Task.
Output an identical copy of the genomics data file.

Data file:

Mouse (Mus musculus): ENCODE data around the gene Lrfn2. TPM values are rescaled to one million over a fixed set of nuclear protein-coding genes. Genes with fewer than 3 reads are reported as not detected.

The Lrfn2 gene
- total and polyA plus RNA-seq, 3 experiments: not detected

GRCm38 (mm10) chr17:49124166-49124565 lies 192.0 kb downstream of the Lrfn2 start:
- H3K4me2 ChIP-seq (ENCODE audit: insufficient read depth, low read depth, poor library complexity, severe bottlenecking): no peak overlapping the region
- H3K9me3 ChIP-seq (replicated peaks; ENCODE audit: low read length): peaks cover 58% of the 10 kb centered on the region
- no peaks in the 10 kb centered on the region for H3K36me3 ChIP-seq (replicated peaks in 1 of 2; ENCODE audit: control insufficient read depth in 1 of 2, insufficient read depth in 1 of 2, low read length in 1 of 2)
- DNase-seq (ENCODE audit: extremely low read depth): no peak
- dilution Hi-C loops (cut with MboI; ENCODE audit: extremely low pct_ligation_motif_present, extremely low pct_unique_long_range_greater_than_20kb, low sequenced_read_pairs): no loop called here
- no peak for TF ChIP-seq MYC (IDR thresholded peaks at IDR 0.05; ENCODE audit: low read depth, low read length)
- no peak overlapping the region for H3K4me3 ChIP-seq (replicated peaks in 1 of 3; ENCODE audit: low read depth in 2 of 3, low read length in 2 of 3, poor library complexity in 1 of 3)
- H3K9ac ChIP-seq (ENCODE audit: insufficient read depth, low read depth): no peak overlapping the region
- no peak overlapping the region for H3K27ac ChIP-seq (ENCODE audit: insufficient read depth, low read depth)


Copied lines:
Mouse (Mus musculus): ENCODE data around the gene Lrfn2. TPM values are rescaled to one million over a fixed set of nuclear protein-coding genes. Genes with fewer than 3 reads are reported as not detected.

The Lrfn2 gene
- total and polyA plus RNA-seq, 3 experiments: not detected

GRCm38 (mm10) chr17:49124166-49124565 lies 192.0 kb downstream of the Lrfn2 start:
- H3K4me2 ChIP-seq (ENCODE audit: insufficient read depth, low read depth, poor library complexity, severe bottlenecking): no peak overlapping the region
- H3K9me3 ChIP-seq (replicated peaks; ENCODE audit: low read length): peaks cover 58% of the 10 kb centered on the region
- no peaks in the 10 kb centered on the region for H3K36me3 ChIP-seq (replicated peaks in 1 of 2; ENCODE audit: control insufficient read depth in 1 of 2, insufficient read depth in 1 of 2, low read length in 1 of 2)
- DNase-seq (ENCODE audit: extremely low read depth): no peak
- dilution Hi-C loops (cut with MboI; ENCODE audit: extremely low pct_ligation_motif_present, extremely low pct_unique_long_range_greater_than_20kb, low sequenced_read_pairs): no loop called here
- no peak for TF ChIP-seq MYC (IDR thresholded peaks at IDR 0.05; ENCODE audit: low read depth, low read length)
- no peak overlapping the region for H3K4me3 ChIP-seq (replicated peaks in 1 of 3; ENCODE audit: low read depth in 2 of 3, low read length in 2 of 3, poor library complexity in 1 of 3)
- H3K9ac ChIP-seq (ENCODE audit: insufficient read depth, low read depth): no peak overlapping the region
- no peak overlapping the region for H3K27ac ChIP-seq (ENCODE audit: insufficient read depth, low read depth)